The U.S. Department of Commerce has preliminarily determined that it should amend the scope of an anti-dumping duty order on certain steel nails from China, following a request by a U.S. producer of the products, the department announced on Monday.
Attorneys representing current and former participants in a class action accusing Pella Corp. of selling leaky windows urged an Illinois federal judge Friday to approve their respective bids for a cut of $9 million in fees for work they put into reaching a nearly $26 million deal in the suit, which has been pending in Illinois federal court for about 12 years.
The U.S. Supreme Court will consider in its latest term a diverse group of environmental law cases that address questions about whether the Clean Water Act permits the regulation of groundwater and how much power Congress intended to give the executive branch in a law that allows federal agencies to bypass environmental statutes in the name of border protection. Here, Law360 previews some of the biggest environmental law cases to watch in the new term.
A Wisconsin federal judge on Friday granted preliminary approval to Joy Global Inc.’s $20 million deal with investors to end their class action alleging the company and its executives undervalued Joy Global when agreeing to a deal valued at $3.7 billion with Japanese mining giant Komatsu Ltd.
The federal government on Friday brushed aside notions that the Cold War-era national security law the Trump administration used to levy steel tariffs is unconstitutional, telling the U.S. Court of International Trade that Congress has left foreign affairs to the president and as commander-in-chief his authority under the law is "at a maximum."
Former GrayRobinson PA real estate and hospitality partner Steven W. Zelkowitz has joined Fox Rothschild LLP’s real estate group in Miami, where he hopes to help the firm expand its presence in South Florida, the firm announced Thursday.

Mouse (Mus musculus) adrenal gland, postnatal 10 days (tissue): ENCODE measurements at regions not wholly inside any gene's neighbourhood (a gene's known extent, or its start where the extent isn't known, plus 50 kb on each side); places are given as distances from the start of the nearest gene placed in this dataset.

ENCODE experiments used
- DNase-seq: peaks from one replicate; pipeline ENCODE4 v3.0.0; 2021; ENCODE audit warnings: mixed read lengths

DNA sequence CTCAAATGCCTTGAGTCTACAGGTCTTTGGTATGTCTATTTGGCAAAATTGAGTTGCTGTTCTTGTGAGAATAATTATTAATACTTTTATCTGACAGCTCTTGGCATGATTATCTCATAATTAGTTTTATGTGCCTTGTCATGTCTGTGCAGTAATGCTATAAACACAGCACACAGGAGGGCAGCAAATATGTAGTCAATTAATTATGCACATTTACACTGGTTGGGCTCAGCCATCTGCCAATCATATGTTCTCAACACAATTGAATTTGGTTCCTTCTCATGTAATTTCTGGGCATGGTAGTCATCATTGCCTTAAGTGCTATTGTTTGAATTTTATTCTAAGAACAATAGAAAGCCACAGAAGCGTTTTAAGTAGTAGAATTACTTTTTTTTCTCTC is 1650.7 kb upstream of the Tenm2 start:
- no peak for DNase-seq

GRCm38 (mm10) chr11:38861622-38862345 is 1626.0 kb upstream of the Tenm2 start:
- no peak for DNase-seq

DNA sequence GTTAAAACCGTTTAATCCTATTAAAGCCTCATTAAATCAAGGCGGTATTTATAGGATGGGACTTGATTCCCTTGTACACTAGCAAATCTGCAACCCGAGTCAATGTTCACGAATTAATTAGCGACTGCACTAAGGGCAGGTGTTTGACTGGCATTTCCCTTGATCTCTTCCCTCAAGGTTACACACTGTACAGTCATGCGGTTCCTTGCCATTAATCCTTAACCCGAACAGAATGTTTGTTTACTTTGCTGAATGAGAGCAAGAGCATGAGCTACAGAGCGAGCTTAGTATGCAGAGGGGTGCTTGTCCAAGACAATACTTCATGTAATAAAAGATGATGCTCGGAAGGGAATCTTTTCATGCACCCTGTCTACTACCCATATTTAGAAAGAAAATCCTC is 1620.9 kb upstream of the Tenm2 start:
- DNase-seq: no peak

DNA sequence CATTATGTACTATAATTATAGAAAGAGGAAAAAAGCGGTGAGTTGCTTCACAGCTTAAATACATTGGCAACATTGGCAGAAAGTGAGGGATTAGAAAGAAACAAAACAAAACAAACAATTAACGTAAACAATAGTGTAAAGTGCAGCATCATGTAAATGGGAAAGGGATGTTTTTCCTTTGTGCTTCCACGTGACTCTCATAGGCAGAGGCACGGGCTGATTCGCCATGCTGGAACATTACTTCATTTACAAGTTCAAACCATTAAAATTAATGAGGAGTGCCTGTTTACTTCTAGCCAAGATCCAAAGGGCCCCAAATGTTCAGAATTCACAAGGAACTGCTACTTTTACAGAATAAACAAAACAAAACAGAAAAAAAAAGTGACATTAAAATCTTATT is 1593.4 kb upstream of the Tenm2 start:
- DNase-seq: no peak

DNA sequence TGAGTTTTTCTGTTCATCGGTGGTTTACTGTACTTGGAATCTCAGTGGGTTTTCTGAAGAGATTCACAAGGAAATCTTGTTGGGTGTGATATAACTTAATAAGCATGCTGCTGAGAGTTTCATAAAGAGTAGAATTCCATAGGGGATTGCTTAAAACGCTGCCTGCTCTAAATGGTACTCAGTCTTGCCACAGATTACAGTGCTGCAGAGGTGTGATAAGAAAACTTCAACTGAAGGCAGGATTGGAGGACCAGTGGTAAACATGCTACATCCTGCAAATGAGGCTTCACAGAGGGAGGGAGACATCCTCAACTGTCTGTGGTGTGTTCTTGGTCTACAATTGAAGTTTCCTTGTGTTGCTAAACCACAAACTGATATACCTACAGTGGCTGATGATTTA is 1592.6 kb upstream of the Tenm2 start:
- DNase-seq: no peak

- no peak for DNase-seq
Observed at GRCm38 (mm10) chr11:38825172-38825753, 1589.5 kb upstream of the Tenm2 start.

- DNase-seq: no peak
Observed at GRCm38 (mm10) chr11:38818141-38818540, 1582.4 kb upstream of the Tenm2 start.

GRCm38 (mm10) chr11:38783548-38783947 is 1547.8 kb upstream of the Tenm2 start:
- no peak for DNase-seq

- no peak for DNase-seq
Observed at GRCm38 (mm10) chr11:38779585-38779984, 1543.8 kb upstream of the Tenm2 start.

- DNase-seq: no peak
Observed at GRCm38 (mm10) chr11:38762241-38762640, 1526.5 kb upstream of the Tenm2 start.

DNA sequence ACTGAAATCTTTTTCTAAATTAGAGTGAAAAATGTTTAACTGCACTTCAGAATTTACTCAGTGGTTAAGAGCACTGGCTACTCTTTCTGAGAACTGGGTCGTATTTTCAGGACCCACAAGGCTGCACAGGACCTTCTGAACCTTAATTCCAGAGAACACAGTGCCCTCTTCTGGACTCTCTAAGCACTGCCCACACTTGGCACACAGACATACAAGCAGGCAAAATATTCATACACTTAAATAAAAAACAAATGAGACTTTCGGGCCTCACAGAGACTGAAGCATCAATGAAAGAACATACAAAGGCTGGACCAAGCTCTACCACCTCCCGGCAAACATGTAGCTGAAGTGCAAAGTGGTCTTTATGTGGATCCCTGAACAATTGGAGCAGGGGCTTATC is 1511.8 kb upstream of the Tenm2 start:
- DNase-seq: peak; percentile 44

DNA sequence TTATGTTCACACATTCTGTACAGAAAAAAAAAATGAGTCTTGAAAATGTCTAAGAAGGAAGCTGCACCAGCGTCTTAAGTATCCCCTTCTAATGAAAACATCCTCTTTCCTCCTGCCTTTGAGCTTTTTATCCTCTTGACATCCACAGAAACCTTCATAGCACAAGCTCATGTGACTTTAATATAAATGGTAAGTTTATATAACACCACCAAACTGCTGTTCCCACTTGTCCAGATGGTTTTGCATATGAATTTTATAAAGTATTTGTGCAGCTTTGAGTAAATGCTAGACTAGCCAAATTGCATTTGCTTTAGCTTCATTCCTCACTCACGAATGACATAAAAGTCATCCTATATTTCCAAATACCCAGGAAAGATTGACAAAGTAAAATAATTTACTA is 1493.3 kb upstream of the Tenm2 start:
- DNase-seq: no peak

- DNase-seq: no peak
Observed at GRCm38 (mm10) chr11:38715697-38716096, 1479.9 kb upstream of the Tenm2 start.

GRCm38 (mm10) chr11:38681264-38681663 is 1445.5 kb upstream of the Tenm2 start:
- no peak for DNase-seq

In this week’s Taxation with Representation, Renesas Electronics bought Integrated Device Technology Inc. for $6.7 billion, the Carlyle Group snapped up Sedgwick Claims Management Services for $6.7 billion, a consortium of buyers took over MPM Holdings, and Science Applications International Corp. acquired Engility Holdings for $2.5 billion.
An investor group asked the Delaware Chancery Court on Thursday for access to construction company DBM Global Inc.'s book and records to investigate possible wrongdoing involving a controlling stockholder, including claims the stockholder borrowed funds for its sole benefit.
The U.S. Army Corps of Engineers and U.S. Customs and Border Protection have asked a D.C. federal judge for an early win in a suit by an environmental group, arguing that they properly withheld briefing records prepared for President Donald Trump’s transition team relating to a possible U.S.-Mexico border wall.
The Texas Supreme Court on Friday said it won’t reconsider its decision refusing to take up a historian’s lawsuit that claimed the city of El Paso must ask residents to vote on a proposed ordinance that would bar developers from demolishing eight historic structures to build a $180 million downtown arena.
Ares Management LP is selling its stake in an under-construction hotel and convention center in Aurora, Colorado, to Ryman Hospitality Properties Inc. and RIDA Development Corp. for roughly $270 million, Ares announced Friday.
Steadfast Insurance Co. filed a complaint on behalf of a construction company in New York state court Thursday seeking approximately $12.8 million for damages stemming from a subcontractor's alleged failure to complete electrical work at the Whitney Museum of American Art in Manhattan.
A contractor sued a Houston-area school district for more than $9 million Wednesday in Texas state court over the construction of a new elementary school, claiming the school district's project manager made “arbitrary and capricious” decisions that cost the builder.
The U.S. House of Representatives on Thursday easily approved a $146.5 billion package of bills to fund military construction and the U.S. departments of Veterans Affairs and Energy for 2019, sending the bill to be signed into law, as lawmakers also reached a deal to stave off a government shutdown.
The Second Circuit on Wednesday reversed a district court's ruling that a union leader was involved in a conspiracy to extort contractors into hiring his union members, finding that the federal government failed to allege his involvement in the scheme, but affirmed racketeering charges against him and remanded the suit for resentencing.